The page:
091. Cleaning Up Longhorn and Vista
“Windows Ultimate Extras are programs, services, and premium content for Windows Vista™ Ultimate. These features are available only to those who own a copy of Windows Vista™ Ultimate.” —box copy
Whenever you take on a new role you hope that you can just move forward and start work on what comes next without looking back. No job transition is really like that. In my case, even though I had spent six months “transitioning” while Windows Vista went from beta to release, and then even went to Brazil to launch Windows Vista, my brain was firmly in Windows 7. I wanted to spend little, really no, time on Windows Vista. That wasn’t entirely possible because parts of our team would be producing security and bug fixes at a high rate and continuing to work with OEMs on getting Vista to market. Then, as was inevitable, I was forced to confront the ghosts of Windows Vista and even Longhorn. In particular, there was a key aspect of Windows Vista that was heavily marketed but had no product plan and there was a tail of Longhorn technologies that needed to be brought to resolution.
Back to 090. I’m a Mac
Early in my tenure, I received an escalation (!) to “fund” Windows Ultimate Extras. I had never funded anything before via a request to fund so this itself was new, and as for the escalation. . . I had only a vague idea what Ultimate Extras were, even though I had recently returned from the Windows launch event in Brazil where I was tasked with emphasizing them as part of the rollout. The request was deemed urgent by marketing, so I met with the team, even though in my head Vista was in the rearview mirror and I had transitioned to making sure servicing the release was on track, not finishing the product.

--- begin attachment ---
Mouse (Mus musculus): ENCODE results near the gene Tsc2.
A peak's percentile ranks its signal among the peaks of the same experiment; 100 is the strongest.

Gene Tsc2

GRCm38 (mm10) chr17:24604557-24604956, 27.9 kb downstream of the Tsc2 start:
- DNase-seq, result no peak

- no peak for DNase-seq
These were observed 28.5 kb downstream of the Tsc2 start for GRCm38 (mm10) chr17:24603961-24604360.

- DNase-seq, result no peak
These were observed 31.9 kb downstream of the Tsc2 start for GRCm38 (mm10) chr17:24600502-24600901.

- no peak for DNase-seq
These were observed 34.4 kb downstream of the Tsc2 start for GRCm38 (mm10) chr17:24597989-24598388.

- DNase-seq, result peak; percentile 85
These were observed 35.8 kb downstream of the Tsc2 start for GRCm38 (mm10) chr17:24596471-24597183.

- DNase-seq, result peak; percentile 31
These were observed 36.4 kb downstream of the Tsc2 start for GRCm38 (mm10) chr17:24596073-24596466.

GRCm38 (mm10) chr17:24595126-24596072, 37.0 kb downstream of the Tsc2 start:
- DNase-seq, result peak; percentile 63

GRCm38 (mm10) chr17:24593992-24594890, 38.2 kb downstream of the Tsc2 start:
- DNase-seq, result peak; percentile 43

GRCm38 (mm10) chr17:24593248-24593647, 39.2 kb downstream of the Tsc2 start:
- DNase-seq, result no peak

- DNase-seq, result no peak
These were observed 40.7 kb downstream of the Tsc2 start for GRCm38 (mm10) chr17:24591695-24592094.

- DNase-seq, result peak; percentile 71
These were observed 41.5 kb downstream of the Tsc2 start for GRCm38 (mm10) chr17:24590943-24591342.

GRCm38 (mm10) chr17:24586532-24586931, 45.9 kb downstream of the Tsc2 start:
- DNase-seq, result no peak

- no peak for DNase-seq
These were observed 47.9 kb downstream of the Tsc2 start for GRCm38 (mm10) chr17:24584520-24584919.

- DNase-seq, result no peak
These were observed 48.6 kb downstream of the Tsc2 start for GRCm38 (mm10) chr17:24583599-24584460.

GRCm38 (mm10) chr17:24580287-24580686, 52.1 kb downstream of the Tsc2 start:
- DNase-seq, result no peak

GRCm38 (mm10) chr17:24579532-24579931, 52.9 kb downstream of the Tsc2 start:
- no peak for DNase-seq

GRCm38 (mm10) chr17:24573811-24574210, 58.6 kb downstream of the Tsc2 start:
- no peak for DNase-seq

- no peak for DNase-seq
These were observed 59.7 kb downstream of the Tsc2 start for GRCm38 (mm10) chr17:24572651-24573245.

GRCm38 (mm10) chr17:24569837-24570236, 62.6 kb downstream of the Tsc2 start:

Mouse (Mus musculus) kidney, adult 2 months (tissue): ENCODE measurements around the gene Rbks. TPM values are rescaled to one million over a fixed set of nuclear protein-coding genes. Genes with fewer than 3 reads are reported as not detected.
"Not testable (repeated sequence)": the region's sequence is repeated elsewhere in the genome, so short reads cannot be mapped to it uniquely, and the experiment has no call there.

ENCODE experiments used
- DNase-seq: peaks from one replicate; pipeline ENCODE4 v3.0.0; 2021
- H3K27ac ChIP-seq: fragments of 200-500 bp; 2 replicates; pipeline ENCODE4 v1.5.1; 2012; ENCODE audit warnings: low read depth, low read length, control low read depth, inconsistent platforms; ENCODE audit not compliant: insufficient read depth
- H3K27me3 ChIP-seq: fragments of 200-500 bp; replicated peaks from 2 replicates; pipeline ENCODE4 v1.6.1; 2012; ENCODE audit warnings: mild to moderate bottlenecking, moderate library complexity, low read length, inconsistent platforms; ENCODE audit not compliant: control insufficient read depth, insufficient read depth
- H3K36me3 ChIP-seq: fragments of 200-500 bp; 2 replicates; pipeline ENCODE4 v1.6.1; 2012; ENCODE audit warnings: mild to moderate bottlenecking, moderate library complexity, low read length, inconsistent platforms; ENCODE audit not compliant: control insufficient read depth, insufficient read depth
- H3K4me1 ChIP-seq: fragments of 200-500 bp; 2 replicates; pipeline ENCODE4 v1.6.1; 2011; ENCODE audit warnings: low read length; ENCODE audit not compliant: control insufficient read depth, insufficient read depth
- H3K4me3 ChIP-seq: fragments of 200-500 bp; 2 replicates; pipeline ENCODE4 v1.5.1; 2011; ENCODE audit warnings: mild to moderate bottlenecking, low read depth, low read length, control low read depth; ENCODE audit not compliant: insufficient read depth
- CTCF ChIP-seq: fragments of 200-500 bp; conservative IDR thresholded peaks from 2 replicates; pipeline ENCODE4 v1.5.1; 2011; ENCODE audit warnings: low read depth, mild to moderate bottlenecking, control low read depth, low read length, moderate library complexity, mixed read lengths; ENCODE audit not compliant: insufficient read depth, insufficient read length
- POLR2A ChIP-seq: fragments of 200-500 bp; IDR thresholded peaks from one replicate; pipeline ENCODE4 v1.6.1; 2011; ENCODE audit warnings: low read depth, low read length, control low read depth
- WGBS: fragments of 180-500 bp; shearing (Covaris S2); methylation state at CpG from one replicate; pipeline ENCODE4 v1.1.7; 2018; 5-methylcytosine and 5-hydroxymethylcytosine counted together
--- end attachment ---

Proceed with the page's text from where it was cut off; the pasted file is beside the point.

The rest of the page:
The Windows Vista Ultimate SKU was the highest priced version of Windows, aimed primarily at Windows enthusiasts and hobbyists because it had all the features of Vista, those for consumers, business, and enterprise. The idea of Ultimate Extras was to “deliver additional features for Vista via downloadable updates over time.” At launch, these were explained to customers as “cutting-edge features” and “innovative services.” The tech enthusiasts who opted for Ultimate, for a bunch of features that they probably wouldn’t need as individuals, would be rewarded with these extra features over time. The idea was like the Windows 95 Plus! product, but that was an add-on product available at retail with Windows 95.
There was a problem, though, as I would learn. There was no product plan and no development team. The Extras didn’t exist. There was an Ultimate Extras PUM, but the efforts were to be funded by using cash or somehow finding or conjuring code. This team had gotten ahead of itself. No one seemed to be aware of this and the Extras PUM didn’t seem to think this was an issue.
As the new person, this problem terrified me. We shipped and charged for the product. To my eyes the promise, or obligation if one prefers, seemed unbounded. These were in theory our favorite customers.
The team presented what amounted to a brainstorm of what they could potentially do. There were ideas for games, utilities, and so on. None of them sounded bad, but none of them sounded particularly Ultimate, and worse: None existed.
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